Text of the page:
• Anthony Wend

    Wow, liberal teacher hyperbole at it’s worst, “a few hours of testing done by an adolescent under inhumanely stressful conditions.” So, sitting at a desk in an air conditioned building taking( oh nooo) a test to confirm what knowledge a student may, or may not have gained is ” Inhumane”. LOL This attitude exemplifies the give every kid a ribbon and coddling of children attitude which does not prepare them for college(they have inhumane exams there), jobs where they are expected to meet deadlines, sales goals, production requirements, save lives, put out fires, fly $million aircraft full of 100’s of people, etc, etc. I was in the Army, in Kuwait, getting shot at, when I was 18, that was my choice. It was not inhumane, I’d much rather have been in a schoolroom, surrounded by cute girls, taking a horrible, grueling, test which scars the poor little kiddies for life, test. You will do your students a disservice by lionizing Mr. Wood’s letter, warning them of the big, bad, boogeyman test. Life is full of tests every day, they better get used to it. The students will take the test, walk out, click on their cell phones and the scars will be healed miraculously, get over yourself teach.

  • Anthony Wend

    More insane hyperbole, this attitude is why our students rank 26th in the world, when we spend more per pupil than any country in the world. Taking a test is cruel and unusual?? They have little, ity bity tests in college for precious little Johnny and Mary Sue, you know, maybe we should eliminate them all and give all the little pumpkins an A+ and send them into the world to fail more miserably than now?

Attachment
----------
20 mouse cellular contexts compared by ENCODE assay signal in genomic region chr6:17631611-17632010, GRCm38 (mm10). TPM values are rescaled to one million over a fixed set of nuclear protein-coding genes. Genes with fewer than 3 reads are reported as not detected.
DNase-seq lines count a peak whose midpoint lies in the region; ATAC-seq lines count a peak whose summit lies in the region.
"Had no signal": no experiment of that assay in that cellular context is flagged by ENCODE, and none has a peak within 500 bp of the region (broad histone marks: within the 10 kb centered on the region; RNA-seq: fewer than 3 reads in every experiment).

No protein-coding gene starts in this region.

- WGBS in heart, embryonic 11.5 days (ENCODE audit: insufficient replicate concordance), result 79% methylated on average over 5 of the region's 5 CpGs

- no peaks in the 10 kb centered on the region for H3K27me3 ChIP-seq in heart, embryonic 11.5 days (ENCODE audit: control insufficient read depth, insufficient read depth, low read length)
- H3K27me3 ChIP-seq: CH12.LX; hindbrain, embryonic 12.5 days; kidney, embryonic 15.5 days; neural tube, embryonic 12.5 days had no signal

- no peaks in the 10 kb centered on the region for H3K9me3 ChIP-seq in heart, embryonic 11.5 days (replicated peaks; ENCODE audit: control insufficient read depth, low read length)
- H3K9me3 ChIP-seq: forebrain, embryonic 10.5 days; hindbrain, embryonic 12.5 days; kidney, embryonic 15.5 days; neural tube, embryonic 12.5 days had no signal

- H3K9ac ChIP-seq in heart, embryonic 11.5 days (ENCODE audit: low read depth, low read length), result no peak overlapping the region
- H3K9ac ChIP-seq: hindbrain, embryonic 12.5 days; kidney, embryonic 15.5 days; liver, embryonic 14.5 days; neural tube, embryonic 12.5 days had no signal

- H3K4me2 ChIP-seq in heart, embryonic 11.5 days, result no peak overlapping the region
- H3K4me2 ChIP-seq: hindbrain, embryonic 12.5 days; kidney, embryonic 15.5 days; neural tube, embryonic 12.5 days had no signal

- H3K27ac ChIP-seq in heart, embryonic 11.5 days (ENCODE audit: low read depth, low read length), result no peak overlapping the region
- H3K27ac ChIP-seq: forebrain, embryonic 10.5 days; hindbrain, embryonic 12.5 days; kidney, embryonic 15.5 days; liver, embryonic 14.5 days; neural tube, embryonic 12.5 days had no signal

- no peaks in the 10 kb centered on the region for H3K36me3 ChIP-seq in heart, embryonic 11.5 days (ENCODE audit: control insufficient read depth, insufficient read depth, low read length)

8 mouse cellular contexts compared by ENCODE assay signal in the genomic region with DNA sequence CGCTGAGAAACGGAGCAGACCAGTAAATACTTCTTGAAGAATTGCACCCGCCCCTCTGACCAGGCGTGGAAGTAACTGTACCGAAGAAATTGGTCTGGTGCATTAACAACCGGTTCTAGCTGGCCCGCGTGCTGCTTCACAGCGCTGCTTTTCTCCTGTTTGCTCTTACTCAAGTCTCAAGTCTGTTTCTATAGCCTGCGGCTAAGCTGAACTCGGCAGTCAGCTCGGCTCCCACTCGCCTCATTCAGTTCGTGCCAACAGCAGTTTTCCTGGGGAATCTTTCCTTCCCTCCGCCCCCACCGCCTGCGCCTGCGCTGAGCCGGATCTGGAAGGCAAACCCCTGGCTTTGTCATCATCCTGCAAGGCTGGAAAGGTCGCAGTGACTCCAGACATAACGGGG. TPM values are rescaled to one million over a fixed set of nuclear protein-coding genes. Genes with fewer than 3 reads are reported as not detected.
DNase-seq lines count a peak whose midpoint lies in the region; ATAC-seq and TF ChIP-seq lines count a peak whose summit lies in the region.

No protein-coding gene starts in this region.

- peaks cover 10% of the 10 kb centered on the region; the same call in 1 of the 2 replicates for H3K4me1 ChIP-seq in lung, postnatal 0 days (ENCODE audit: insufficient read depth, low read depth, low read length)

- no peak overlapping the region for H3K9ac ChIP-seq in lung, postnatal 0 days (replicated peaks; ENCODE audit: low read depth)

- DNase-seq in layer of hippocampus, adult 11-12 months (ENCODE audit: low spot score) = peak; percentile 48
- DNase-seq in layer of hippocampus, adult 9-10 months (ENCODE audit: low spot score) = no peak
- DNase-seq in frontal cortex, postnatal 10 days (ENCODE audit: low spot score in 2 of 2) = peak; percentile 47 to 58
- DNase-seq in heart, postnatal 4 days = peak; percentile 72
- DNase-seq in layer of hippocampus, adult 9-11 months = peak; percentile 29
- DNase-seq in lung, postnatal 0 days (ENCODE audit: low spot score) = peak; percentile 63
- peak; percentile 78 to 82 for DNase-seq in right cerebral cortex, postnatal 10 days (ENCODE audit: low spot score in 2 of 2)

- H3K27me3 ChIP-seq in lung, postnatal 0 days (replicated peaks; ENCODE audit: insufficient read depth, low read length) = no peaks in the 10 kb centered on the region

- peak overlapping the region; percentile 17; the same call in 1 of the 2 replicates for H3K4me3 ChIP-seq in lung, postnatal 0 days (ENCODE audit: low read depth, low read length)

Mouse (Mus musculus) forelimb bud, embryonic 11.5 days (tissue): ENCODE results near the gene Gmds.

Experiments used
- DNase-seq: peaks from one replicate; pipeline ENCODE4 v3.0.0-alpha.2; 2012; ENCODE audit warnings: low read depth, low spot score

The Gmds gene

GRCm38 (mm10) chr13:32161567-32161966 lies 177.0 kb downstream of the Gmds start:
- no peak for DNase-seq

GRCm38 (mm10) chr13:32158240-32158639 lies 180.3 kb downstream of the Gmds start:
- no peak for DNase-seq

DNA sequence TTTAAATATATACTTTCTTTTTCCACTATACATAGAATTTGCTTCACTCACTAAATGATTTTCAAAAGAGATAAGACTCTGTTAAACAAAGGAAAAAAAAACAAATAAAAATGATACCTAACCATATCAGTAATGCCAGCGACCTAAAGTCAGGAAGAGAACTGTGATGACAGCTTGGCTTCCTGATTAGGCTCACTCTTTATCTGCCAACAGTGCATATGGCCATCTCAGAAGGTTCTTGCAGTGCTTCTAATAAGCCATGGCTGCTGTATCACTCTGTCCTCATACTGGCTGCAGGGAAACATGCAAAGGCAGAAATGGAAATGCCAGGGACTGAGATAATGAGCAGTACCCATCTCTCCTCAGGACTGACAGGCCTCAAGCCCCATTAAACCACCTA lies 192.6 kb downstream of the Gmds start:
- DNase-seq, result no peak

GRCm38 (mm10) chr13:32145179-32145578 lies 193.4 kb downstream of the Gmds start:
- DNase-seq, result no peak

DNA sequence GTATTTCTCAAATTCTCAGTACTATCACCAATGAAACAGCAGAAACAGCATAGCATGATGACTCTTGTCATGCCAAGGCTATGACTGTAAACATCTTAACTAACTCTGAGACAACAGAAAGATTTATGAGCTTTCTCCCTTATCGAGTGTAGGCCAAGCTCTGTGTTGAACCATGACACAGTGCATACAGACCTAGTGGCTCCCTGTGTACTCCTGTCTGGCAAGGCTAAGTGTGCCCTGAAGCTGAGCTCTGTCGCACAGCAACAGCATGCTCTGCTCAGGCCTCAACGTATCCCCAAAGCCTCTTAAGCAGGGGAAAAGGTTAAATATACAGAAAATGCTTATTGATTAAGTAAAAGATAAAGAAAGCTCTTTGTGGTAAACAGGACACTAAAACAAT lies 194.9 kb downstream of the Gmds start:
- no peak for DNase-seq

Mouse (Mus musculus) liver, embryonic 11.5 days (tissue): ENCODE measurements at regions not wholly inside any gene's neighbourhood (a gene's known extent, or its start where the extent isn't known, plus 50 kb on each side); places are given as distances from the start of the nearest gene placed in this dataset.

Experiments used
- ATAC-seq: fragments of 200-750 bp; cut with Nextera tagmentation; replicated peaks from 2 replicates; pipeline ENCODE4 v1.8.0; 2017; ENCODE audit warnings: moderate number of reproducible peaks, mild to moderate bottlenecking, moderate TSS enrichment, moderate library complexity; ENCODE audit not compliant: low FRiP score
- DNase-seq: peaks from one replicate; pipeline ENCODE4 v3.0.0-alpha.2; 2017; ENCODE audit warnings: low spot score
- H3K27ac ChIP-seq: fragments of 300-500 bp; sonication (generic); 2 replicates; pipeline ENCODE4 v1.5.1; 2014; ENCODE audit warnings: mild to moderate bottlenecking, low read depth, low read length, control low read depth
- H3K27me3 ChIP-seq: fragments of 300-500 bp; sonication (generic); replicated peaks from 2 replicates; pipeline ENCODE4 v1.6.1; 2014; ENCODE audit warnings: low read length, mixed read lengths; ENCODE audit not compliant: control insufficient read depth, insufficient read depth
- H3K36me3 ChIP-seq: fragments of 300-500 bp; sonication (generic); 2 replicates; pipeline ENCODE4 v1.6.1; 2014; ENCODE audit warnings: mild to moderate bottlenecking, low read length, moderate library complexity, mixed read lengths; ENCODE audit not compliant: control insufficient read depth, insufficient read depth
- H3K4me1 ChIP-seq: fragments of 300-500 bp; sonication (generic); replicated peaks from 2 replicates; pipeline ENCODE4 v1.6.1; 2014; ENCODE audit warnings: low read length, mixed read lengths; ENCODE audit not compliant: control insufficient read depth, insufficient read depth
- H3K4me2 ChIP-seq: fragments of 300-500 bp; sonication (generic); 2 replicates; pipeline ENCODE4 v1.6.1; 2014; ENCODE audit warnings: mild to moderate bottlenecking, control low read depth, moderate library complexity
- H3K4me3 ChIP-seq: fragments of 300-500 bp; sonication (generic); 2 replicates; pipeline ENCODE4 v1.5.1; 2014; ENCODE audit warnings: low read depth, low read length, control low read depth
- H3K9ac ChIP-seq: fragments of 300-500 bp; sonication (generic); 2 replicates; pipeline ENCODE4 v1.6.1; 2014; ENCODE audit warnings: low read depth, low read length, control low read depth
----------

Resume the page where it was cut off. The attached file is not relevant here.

• Anthony Wend

    “Educating the masses, Solidarity to you all! “Spoken like a good little Marxist, you probably got those quotes off the communist links on both major teachers union’s websites. You arrogance is typical of teachers, who think that parents and professionals in other fields dare not give an opinion as to how you indoctrinate the ” future workers of the movement”. You work 60% of the days of a year of the people who pay your salary, lavish medical and 30 years of pension starting at age 53, while others work on for at least 12 more years and you spew venom for them.

  • SEmom

    Do you have a child in the school system? I would compare my child’s 5th grade educational experience, in a failing school district, to what I experienced in 7th or 8th grade.

  • SEmom

    We rank 24th in the world because we educate the masses while most countries educate a small group of elite and funnel the rest into the work field at an early age. Let’s add those test scores into the mix.

  • LT

    From studies of various places, along with interacting with teachers, parents, and students, on top of substitute teaching in schools and working as a volunteer with youth.

  • LT

    No, because the education is so bad. Today’s 5th graders are where I was in 2nd and 3rd grade. That may be a generational thing, since I don’t know how old you are. But today’s students are vastly undertaught.

  • LT

    The facts are widely available. I don’t cite them because they are common knowledge by people who have taken the time to look at the issue, or even by people who have taken the time to talk to their kids or their neighbor kids.

  • LT

    I think you are entirely right, but your 15%/85% is misleading. If you take out the sleeping time, then kids are spending about half their time in school and school related activities (from roughly 8am through about 4-5 pm if you count extracurricular and homework). That leaves 5-6 hours a days not in school or school related activities, much of which is spent consuming TV and internet.